Heather E. Olson, Carolyn I. Daniels, Isabel Haviland, Lindsay C. Swanson, Caitlin A. Greene, Anne Marie M. Denny, Scott T. Demarest, Elia Pestana-Knight, Xiaoming Zhang, Ahsan N. Moosa, Andrea Fidell, Judith L. Weisenberg, Bernhard Suter, Cary Fu, Jeffrey L. Neul, Alan K. Percy, Eric D. Marsh, Timothy A. Benke & Annapurna Poduri

Published in Journal of Neurodevelopmental Disorders

September 2021



CDKL5 deficiency disorder (CDD) is associated with refractory infantile onset epilepsy, global developmental delay, and variable features that include sleep, behavioral disturbances, and movement disorders. Current treatment is primarily symptom-based and informed by experience in caring for this population.

We describe medication and non-medication approaches to treatment of epilepsy and additional key neurologic symptoms (sleep disturbances, behavioral issues, movement disorders, and swallowing dysfunction) in a cohort of 177 individuals meeting criteria for CDD, 154 evaluated at 4 CDKL5 Centers of Excellence in the USA and 40 identified through the NIH Natural History Study of Rett and Related Disorders.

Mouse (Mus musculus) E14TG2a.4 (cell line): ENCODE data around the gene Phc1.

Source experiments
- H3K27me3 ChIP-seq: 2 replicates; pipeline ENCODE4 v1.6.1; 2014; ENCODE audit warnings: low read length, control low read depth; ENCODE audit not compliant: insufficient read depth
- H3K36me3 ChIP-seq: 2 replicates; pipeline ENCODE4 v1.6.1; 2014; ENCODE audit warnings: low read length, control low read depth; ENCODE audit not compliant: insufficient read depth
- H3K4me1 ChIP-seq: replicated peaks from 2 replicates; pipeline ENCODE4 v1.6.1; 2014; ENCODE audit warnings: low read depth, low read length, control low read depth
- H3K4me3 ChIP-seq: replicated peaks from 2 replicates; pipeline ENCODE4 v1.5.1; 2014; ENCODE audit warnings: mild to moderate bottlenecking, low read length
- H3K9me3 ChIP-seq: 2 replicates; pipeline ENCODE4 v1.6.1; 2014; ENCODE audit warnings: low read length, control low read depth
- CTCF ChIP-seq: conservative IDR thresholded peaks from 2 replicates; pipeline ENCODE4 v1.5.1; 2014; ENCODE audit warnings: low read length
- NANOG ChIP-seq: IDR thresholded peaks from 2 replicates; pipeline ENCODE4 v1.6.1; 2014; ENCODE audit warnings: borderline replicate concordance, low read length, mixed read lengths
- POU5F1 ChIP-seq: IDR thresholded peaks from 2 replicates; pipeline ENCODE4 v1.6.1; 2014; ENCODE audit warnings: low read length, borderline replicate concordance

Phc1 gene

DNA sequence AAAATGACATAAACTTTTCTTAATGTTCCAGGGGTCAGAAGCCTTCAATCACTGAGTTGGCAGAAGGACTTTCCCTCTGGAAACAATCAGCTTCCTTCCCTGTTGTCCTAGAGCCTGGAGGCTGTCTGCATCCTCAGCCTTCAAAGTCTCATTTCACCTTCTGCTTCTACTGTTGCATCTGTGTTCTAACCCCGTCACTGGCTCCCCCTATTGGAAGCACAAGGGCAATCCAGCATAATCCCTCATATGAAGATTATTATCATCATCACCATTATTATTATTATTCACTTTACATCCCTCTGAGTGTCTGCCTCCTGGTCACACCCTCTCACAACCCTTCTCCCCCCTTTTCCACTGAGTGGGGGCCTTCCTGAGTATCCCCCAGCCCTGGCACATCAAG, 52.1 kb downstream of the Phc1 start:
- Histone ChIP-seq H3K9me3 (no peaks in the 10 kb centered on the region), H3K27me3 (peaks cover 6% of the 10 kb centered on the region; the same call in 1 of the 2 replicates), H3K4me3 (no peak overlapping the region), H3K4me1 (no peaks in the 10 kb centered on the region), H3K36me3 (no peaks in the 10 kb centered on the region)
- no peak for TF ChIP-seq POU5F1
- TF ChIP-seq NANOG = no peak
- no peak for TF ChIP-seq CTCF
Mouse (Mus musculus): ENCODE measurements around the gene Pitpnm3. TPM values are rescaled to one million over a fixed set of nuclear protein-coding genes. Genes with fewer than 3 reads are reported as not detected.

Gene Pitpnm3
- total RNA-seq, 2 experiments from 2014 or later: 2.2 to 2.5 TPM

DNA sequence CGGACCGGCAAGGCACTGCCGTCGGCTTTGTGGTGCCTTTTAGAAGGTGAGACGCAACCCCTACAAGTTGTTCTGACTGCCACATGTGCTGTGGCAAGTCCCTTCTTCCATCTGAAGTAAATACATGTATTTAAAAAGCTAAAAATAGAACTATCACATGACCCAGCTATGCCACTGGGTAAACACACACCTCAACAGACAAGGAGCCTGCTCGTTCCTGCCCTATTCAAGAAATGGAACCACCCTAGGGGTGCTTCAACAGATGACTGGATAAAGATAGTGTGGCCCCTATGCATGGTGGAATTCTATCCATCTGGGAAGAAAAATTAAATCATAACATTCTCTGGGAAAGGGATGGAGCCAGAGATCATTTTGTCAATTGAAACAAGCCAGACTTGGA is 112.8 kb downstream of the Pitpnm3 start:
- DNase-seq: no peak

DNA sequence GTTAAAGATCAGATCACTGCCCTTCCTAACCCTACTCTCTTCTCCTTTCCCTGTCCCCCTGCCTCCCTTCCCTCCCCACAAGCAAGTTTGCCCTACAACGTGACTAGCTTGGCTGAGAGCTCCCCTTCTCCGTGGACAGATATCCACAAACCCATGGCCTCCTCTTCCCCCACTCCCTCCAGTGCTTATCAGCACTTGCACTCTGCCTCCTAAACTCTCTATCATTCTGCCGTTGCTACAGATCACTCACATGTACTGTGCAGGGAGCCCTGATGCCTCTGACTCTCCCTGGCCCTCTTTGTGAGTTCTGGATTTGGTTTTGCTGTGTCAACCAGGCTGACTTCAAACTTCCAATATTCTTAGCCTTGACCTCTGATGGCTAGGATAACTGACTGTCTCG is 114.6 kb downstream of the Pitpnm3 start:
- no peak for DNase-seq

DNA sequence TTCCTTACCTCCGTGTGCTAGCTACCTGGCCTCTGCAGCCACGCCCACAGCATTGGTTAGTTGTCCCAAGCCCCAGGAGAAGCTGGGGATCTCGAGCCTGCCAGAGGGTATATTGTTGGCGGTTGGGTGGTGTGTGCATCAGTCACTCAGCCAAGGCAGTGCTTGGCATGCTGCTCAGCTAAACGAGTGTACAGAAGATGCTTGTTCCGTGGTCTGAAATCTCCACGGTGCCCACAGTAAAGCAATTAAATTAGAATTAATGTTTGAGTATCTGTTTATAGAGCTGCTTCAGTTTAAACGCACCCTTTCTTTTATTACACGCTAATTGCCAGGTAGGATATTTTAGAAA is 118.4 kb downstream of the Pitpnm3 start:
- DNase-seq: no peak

The four most frequently prescribed anti-seizure medications were broad spectrum, prescribed in over 50% of individuals. While the goal was not to ascertain efficacy, we obtained data from 86 individuals regarding response to treatment, with 2-week response achieved in 14–48% and sustained 3-month response in 5–36%, of those with known response. Additional treatments for seizures included cannabis derivatives, tried in over one-third of individuals, and clinical trial medications. In combination with pharmacological treatment, 50% of individuals were treated with ketogenic diet for attempted seizure control. Surgical approaches included vagus nerve stimulators, functional hemispherectomy, and corpus callosotomy, but numbers were too limited to assess response. Nearly one-third of individuals received pharmacologic treatment for sleep disturbances, 13% for behavioral dysregulation and movement disorders, and 43% had gastrostomy tubes.

Treatment for neurologic features of CDD is currently symptom-based and empiric rather than CDD-specific, though clinical trials for CDD are emerging. Epilepsy in this population is highly refractory, and no specific anti-seizure medication was associated with improved seizure control. Ketogenic diet is commonly used in patients with CDD. While behavioral interventions are commonly instituted, information on the use of medications for sleep, behavioral management, and movement disorders is sparse and would benefit from further characterization and optimization of treatment approaches. The heterogeneity in treatment approaches highlights the need for systematic review and guidelines for CDD. Additional disease-specific and disease-modifying treatments are in development.

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DOI: 10.3389/fphar.2021.633168


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